The Life of Dorothy Dandridge

During the 1920s it was common to pressure women to focus their goals on getting married, staying home, maintaining the household, and providing emotional support to their husbands. Even those who went to college were encouraged to get the wedding ring instead of pursuing a life for themselves independently—especially a career. In the media, such as films, women were portrayed as happy homemakers which caused unmarried women during their twenties to fear that if they did not marry, they would grow old alone.

Later, during the ‘40s and ‘50s, it was common for households to have large families with three or more children. There have always been advocates, trailblazers, and those who refused to settle for what society expected them to be. Women have fought against the expectations and broken barriers. This is not an attempt to advocate either way, but an effort to shed light on some of the challenges women faced during this period, including those pursuing careers as actresses with a desire to portray a positive image on film.

In 1945, The Academy of Motion Pictures and Sciences nominated Dorothy Dandridge for her role as the leading actress in Carmen Jones.

Nominees included Dandridge, Grace Kelly (won), Audrey Hepburn, Judy Garland, and Jane Wyman. Dandridge made history when she became the first Black woman nominated in this category. Actresses during this time faced challenges balancing the image that movie studios pushed versus how they saw themselves. It was common practice for movie studios and the media to perpetuate negative images of Black women.

Some of Dandridge’s early roles included parts with the Marx Brothers’ A Day at the Races in 1937 and Sun Valley Serenade in 1941.

During this time, it was difficult for any woman to have a role that wasn’t based on stereotypes, and especially for Black women, as they were given roles that were primarily domestic or service-oriented. Dandridge was also a Golden Globe nominee for her role as Bess in Porgy and Bess—an example of a harmful stereotype enforced by the media.

Dandridge married Harold Nicholas (September 6, 1942-October, 1951) of the famous Nicholas Brothers, dancers who shared the stage with artists like Duke Ellington and Cab Calloway. Nicholas was reportedly unfaithful and abusive while Dandridge was left to take care of their disabled daughter. Dandridge blamed herself for her daughter’s disability. The doctors believed that had Dorothy made it to the hospital sooner, her daughter would have been delivered in a timely manner, but, because of the delay, her daughter suffered a lack of oxygen to cause brain damage. (It should also be noted that the archaic forceps used during delivery could have contributed to the damage.)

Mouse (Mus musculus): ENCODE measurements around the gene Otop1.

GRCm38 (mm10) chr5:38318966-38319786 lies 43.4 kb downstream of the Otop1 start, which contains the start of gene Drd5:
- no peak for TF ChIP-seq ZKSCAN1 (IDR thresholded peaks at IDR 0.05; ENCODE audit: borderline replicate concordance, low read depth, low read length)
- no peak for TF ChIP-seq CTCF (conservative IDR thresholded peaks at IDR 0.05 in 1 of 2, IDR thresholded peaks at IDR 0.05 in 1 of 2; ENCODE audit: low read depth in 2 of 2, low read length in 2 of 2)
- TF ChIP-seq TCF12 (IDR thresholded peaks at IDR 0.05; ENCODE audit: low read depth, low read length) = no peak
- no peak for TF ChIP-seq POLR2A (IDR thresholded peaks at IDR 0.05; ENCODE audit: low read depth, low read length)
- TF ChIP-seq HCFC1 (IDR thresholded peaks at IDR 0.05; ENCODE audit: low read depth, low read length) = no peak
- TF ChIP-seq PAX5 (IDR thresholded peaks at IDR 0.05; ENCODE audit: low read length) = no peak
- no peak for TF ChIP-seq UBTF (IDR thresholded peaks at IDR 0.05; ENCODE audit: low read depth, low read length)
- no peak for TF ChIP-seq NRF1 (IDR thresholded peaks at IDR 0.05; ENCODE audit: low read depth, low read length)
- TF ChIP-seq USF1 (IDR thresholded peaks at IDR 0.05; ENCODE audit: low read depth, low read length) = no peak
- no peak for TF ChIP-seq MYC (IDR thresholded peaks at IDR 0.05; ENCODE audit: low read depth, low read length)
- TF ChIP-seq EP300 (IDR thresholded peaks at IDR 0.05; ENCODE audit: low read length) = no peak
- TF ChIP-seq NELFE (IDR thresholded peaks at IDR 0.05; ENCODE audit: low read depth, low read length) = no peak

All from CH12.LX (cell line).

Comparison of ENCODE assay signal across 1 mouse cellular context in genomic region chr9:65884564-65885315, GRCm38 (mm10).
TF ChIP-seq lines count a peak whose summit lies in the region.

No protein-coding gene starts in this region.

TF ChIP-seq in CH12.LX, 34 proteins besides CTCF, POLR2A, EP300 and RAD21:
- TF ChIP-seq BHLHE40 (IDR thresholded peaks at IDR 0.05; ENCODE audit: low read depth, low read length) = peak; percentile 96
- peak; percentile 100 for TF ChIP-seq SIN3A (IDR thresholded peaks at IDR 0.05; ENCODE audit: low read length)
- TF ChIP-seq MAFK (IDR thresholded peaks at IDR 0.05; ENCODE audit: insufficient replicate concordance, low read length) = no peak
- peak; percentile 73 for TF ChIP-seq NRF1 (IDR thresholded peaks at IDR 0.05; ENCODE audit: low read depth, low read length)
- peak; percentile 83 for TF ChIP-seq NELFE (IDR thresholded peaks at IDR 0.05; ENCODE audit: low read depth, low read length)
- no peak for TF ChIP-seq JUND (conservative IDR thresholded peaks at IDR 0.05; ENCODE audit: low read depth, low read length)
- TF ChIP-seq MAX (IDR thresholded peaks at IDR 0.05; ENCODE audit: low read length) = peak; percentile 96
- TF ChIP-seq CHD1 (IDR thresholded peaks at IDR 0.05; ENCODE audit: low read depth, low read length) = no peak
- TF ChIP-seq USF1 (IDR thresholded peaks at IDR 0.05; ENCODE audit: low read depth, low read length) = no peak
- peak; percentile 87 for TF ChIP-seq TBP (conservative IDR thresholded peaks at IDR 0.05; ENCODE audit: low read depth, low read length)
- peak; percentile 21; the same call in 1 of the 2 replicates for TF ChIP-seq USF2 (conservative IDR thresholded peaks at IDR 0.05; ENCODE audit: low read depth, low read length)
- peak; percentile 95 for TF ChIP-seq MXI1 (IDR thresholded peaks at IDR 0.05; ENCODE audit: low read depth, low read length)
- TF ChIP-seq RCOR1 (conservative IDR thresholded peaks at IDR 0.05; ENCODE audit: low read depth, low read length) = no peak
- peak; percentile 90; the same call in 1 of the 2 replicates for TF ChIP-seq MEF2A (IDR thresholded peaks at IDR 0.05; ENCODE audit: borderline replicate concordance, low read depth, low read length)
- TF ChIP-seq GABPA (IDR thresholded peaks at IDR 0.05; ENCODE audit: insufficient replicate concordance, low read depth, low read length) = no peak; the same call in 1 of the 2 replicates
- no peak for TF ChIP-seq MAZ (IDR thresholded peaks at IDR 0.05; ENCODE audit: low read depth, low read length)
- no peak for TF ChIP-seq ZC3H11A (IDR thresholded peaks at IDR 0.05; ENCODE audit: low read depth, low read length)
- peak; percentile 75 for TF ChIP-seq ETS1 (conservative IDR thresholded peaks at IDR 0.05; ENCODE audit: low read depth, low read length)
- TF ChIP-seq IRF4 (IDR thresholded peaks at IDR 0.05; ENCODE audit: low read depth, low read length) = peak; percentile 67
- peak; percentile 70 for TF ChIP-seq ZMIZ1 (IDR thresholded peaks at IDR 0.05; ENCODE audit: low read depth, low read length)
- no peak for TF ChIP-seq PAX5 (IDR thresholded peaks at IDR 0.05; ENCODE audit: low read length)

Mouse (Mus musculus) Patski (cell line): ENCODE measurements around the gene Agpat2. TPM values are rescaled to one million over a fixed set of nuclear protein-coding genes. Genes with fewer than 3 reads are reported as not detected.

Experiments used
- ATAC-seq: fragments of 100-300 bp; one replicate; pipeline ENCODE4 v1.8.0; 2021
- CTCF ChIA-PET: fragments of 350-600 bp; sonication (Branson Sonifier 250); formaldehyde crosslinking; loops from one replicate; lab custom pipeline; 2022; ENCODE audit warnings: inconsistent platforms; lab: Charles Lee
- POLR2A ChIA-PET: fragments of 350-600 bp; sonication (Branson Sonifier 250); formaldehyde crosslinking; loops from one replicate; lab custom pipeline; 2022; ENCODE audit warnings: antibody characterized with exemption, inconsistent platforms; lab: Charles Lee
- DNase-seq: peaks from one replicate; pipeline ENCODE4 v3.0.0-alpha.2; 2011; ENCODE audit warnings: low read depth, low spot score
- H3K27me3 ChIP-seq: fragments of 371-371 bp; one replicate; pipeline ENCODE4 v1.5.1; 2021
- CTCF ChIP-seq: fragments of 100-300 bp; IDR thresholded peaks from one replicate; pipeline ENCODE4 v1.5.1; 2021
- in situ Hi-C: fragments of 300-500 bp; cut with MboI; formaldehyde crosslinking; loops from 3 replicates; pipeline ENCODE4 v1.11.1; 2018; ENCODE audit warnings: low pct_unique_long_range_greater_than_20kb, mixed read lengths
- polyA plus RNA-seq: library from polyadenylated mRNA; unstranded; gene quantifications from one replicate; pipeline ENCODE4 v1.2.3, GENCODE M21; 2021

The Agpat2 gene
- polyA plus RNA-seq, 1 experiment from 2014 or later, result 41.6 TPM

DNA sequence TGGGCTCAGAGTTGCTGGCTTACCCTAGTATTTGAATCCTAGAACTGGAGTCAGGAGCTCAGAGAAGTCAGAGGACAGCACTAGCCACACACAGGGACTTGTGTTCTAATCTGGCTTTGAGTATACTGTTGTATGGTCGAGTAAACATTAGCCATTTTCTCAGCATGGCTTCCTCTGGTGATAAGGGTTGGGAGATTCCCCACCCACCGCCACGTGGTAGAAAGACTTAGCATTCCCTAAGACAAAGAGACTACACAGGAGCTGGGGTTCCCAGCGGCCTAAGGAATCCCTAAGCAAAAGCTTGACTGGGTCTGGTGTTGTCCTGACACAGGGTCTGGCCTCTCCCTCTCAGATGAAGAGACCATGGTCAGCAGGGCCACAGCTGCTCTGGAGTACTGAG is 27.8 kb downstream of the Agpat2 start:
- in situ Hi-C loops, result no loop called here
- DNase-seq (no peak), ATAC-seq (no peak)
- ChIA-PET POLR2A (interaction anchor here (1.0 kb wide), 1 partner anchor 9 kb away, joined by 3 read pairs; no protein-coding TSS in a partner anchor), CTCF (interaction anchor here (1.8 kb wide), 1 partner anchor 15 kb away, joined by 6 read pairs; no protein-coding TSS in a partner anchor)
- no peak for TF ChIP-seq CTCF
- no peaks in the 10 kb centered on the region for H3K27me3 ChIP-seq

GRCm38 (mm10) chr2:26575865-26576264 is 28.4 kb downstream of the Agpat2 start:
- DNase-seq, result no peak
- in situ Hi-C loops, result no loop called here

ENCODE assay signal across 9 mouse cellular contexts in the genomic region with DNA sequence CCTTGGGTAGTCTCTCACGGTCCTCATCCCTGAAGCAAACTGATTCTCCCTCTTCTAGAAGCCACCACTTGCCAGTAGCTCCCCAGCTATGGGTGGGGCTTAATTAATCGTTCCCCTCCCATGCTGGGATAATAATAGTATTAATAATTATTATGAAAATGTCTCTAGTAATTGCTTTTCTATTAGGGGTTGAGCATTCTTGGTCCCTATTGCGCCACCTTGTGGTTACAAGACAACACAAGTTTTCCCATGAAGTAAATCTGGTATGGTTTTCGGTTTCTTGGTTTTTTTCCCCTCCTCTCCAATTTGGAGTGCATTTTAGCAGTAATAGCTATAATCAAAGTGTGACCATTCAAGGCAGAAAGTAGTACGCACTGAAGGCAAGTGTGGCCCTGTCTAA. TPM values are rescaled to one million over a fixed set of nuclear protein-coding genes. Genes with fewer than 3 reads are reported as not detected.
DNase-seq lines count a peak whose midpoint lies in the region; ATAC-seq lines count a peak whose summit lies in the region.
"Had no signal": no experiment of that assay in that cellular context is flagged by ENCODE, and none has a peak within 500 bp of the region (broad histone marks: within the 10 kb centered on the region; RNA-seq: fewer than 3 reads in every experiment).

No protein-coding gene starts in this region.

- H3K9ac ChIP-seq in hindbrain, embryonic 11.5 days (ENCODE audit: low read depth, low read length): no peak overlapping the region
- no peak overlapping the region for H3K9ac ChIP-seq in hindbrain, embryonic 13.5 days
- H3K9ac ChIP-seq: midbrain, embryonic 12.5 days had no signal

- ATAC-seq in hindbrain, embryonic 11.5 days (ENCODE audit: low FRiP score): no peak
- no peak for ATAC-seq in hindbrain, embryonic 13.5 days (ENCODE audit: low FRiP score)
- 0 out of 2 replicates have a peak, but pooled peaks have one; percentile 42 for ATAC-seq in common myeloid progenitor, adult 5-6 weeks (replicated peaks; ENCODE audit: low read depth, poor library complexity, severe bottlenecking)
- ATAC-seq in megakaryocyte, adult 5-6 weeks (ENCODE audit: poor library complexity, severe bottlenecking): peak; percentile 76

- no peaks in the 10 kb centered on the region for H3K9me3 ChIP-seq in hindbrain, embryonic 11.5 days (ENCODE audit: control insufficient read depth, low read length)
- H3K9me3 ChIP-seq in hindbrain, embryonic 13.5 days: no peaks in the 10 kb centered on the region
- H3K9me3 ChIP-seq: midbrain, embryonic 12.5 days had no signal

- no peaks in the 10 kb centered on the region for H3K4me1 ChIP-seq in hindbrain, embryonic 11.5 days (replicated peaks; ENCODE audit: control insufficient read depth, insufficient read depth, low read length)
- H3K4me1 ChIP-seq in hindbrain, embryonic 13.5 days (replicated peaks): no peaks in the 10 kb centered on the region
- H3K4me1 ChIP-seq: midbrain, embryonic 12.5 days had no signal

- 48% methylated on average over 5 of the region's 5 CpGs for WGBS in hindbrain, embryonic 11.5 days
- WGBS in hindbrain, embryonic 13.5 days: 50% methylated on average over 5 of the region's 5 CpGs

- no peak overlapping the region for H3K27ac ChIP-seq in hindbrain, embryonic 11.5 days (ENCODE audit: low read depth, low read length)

Dandridge had a long-time affair with Otto Preminger, director of Carmen Jones, who was married. Her relationship with Preminger became physically and verbally abusive. Dandridge became pregnant by Preminger but was forced to terminate the pregnancy per demand by the executives of the movie studio. 

In 1954, Dandridge became the first Black woman to appear on the cover of Life Magazine.

Dandridge had to file for bankruptcy after her second marriage to Jack Dennison (June 22, 1959-December 20, 1962). Poor investments and mismanagement of funds by her husband depleted her financial wealth. This caused Dandridge to eventually place her daughter in a mental institution because she was unable to care for her. Dandridge died on September 8, 1965—at age 42—from an accidental drug overdose of antidepressants.

We appreciate all of the women who have paved the way and done everything in their power to navigate systems that have been unwelcoming and traumatic. It is crucial to find mental health support, a network or group that can provide support and guidance to make the journey manageable.

The autobiography Everything and Nothing by Dorothy Dandridge and Earl Conrad offers greater insight into the challenges and heartbreak she endured navigating her career and personal life.

Note: Stereotypical images were often communicated through the lens of the media, which portrays African American women as rude, dominant, rebellious, aggressive, and directly associated with the terms Mammy, Sapphire, and Jezebel. This labeling included being the mothering and caring type, the loud argumentative type, or the sexually seductive type (Johnson et al., 2016). Some self-defined images and terms have been used to dispel such stereotypes and negative labeling of African American women, including the Super-Woman or the Strong Black Woman (Johnson et al., 2016). (The Lived Experiences of African American Women in California K-12 Public Schools by Gethsemane S. Moss)